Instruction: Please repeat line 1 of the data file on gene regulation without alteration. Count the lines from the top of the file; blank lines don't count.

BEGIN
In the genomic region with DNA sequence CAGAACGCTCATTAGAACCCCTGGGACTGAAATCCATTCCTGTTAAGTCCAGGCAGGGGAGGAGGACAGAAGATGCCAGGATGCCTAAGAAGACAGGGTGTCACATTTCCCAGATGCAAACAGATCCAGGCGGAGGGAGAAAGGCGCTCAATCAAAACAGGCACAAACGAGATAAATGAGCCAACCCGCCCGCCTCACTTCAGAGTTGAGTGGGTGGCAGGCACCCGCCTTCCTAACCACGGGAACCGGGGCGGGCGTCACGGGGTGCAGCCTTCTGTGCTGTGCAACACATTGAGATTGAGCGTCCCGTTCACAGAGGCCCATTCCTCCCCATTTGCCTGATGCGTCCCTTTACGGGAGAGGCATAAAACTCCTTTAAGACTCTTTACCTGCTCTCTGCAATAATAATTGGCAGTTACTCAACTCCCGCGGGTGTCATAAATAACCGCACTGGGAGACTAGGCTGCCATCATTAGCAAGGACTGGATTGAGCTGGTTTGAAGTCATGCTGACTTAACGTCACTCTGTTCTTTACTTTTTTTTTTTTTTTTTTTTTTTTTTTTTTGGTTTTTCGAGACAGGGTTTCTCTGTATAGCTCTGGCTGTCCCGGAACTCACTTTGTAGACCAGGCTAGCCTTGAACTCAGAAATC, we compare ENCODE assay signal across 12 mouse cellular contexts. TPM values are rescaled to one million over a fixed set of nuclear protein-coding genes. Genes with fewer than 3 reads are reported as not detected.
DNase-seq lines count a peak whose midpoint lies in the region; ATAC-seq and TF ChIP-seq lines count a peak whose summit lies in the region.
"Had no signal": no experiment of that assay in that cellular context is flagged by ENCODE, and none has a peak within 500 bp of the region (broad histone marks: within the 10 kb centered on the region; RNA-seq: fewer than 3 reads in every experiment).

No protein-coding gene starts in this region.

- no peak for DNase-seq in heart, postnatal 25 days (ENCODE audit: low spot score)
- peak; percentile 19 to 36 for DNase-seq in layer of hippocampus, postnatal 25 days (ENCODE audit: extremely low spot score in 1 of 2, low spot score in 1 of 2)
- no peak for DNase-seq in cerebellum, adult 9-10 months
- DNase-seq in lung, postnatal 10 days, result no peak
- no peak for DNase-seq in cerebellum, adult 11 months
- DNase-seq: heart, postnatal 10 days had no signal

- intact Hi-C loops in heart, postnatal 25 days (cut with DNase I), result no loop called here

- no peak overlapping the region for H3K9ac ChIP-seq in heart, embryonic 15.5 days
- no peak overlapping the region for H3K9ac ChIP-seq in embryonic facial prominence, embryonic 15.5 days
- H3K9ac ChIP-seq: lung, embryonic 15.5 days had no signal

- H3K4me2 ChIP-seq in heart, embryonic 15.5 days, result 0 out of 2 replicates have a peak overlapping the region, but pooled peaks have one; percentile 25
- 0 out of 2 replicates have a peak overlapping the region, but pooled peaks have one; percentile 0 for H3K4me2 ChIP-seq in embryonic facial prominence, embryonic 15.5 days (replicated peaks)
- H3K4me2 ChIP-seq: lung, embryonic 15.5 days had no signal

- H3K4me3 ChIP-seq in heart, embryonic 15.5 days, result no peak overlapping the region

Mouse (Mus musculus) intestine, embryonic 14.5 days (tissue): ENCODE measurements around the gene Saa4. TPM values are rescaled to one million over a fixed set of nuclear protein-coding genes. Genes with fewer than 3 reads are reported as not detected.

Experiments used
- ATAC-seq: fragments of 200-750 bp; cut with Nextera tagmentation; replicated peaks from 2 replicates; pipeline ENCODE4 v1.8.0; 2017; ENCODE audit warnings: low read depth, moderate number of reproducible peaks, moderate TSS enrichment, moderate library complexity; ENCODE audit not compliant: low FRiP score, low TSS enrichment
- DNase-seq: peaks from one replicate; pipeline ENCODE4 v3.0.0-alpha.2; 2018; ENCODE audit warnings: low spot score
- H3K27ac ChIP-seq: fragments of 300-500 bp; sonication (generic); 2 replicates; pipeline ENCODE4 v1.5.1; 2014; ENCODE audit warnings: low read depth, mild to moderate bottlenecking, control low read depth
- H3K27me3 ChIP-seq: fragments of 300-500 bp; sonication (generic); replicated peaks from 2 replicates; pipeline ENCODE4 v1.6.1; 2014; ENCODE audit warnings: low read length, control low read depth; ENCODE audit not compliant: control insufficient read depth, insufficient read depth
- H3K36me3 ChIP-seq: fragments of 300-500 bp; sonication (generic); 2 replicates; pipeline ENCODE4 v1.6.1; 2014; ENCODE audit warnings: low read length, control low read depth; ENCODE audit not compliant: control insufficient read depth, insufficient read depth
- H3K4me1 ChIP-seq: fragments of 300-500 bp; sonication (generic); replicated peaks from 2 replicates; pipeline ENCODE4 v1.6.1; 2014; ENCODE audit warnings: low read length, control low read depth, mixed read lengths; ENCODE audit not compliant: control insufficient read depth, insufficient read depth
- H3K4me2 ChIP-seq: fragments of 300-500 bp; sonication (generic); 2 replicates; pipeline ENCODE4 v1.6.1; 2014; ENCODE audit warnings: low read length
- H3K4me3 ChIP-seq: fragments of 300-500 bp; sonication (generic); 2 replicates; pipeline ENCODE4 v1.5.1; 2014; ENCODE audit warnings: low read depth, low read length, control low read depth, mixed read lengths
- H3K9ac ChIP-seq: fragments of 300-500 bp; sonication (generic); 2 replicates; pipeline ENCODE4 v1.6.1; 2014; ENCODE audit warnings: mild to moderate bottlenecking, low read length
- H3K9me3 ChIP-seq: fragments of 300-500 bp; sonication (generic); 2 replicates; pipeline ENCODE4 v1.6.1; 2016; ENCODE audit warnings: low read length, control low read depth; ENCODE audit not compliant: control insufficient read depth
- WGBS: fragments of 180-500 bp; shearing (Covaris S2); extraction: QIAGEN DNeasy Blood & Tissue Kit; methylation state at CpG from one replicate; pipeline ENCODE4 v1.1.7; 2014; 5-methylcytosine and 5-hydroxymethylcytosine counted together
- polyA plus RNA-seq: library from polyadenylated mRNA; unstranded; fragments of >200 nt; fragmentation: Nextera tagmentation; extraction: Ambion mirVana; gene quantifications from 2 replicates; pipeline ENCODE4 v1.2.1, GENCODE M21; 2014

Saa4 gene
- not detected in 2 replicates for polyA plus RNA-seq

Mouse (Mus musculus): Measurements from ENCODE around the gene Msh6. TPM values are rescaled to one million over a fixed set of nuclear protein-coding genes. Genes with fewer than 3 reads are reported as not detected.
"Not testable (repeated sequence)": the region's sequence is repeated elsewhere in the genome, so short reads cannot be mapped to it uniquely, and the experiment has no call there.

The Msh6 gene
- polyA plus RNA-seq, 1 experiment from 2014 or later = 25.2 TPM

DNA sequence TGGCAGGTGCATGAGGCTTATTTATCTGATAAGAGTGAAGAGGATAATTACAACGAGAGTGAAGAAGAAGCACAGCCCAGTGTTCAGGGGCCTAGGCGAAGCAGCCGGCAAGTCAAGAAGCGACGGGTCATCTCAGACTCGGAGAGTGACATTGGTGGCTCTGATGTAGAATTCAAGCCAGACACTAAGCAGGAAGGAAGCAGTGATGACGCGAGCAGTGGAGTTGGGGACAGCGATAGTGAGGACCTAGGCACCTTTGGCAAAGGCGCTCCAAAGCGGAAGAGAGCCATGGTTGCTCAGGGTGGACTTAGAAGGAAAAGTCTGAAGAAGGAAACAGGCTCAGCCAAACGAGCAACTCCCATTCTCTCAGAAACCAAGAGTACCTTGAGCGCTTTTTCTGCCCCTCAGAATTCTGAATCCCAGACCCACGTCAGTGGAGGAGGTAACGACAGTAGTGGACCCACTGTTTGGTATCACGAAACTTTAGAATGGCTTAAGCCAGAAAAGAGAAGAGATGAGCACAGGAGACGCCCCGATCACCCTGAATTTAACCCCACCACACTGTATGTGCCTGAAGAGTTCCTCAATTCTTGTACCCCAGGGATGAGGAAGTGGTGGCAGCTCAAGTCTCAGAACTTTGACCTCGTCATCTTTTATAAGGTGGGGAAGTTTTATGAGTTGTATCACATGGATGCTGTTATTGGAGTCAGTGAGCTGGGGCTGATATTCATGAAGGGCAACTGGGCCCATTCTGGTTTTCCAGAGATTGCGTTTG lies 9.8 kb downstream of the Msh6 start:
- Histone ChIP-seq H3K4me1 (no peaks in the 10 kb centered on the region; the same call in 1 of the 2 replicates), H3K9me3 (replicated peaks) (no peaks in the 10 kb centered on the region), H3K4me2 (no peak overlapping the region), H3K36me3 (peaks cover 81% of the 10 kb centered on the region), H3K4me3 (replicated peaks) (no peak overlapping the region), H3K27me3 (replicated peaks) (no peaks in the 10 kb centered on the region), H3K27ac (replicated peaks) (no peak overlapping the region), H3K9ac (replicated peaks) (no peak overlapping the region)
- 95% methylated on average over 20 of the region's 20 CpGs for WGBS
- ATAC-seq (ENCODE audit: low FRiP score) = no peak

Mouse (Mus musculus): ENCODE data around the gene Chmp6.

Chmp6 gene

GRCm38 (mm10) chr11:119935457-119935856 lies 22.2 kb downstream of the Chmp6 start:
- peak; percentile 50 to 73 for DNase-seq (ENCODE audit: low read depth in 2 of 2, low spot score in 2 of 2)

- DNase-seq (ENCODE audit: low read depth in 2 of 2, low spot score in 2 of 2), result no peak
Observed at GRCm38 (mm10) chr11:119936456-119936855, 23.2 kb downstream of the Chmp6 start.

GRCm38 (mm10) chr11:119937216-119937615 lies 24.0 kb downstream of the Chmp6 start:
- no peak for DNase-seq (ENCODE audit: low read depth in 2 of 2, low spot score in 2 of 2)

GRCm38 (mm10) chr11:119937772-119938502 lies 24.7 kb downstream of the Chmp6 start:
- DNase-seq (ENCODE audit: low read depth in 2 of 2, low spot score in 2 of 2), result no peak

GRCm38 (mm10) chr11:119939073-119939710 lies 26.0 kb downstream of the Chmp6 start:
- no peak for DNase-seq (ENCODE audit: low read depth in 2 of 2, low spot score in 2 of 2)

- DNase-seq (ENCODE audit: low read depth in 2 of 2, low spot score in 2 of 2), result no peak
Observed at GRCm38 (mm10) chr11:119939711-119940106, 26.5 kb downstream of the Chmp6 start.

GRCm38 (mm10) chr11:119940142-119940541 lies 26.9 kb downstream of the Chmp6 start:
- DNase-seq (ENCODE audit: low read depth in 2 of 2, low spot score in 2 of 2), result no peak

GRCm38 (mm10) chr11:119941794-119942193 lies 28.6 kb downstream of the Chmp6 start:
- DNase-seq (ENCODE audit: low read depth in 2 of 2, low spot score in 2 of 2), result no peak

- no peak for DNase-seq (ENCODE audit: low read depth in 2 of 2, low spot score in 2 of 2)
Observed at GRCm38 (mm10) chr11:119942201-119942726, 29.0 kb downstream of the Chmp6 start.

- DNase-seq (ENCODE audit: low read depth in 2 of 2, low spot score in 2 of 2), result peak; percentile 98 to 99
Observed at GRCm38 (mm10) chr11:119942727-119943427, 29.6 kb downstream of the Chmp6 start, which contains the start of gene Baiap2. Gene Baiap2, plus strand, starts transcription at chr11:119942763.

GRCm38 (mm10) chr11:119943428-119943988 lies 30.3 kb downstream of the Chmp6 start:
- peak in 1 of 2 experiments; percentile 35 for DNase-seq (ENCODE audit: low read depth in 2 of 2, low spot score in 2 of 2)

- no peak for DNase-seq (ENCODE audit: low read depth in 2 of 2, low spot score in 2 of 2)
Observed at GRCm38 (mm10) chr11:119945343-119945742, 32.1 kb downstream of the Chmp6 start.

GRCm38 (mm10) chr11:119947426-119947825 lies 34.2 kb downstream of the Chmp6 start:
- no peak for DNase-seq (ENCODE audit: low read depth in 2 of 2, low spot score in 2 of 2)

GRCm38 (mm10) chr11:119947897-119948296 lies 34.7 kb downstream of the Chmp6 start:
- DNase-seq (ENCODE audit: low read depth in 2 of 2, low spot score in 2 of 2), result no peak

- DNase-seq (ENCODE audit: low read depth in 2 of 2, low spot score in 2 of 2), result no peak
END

In the genomic region with DNA sequence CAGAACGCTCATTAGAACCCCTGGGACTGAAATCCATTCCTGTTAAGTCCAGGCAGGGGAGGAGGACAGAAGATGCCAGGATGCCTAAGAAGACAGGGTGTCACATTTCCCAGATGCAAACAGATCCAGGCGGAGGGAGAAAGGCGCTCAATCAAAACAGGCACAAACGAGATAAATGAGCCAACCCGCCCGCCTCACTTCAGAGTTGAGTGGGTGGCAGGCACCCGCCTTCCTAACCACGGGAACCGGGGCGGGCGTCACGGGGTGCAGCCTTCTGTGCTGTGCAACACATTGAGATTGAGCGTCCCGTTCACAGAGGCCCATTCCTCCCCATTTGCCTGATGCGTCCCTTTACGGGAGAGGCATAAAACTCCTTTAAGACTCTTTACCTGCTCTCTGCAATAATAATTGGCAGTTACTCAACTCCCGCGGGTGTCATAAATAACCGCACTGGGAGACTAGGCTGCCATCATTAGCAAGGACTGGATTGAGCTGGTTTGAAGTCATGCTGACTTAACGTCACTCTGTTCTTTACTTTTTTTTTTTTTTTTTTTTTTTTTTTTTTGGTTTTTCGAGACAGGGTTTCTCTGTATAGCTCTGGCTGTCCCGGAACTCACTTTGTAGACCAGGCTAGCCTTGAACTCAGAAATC, we compare ENCODE assay signal across 12 mouse cellular contexts. TPM values are rescaled to one million over a fixed set of nuclear protein-coding genes. Genes with fewer than 3 reads are reported as not detected.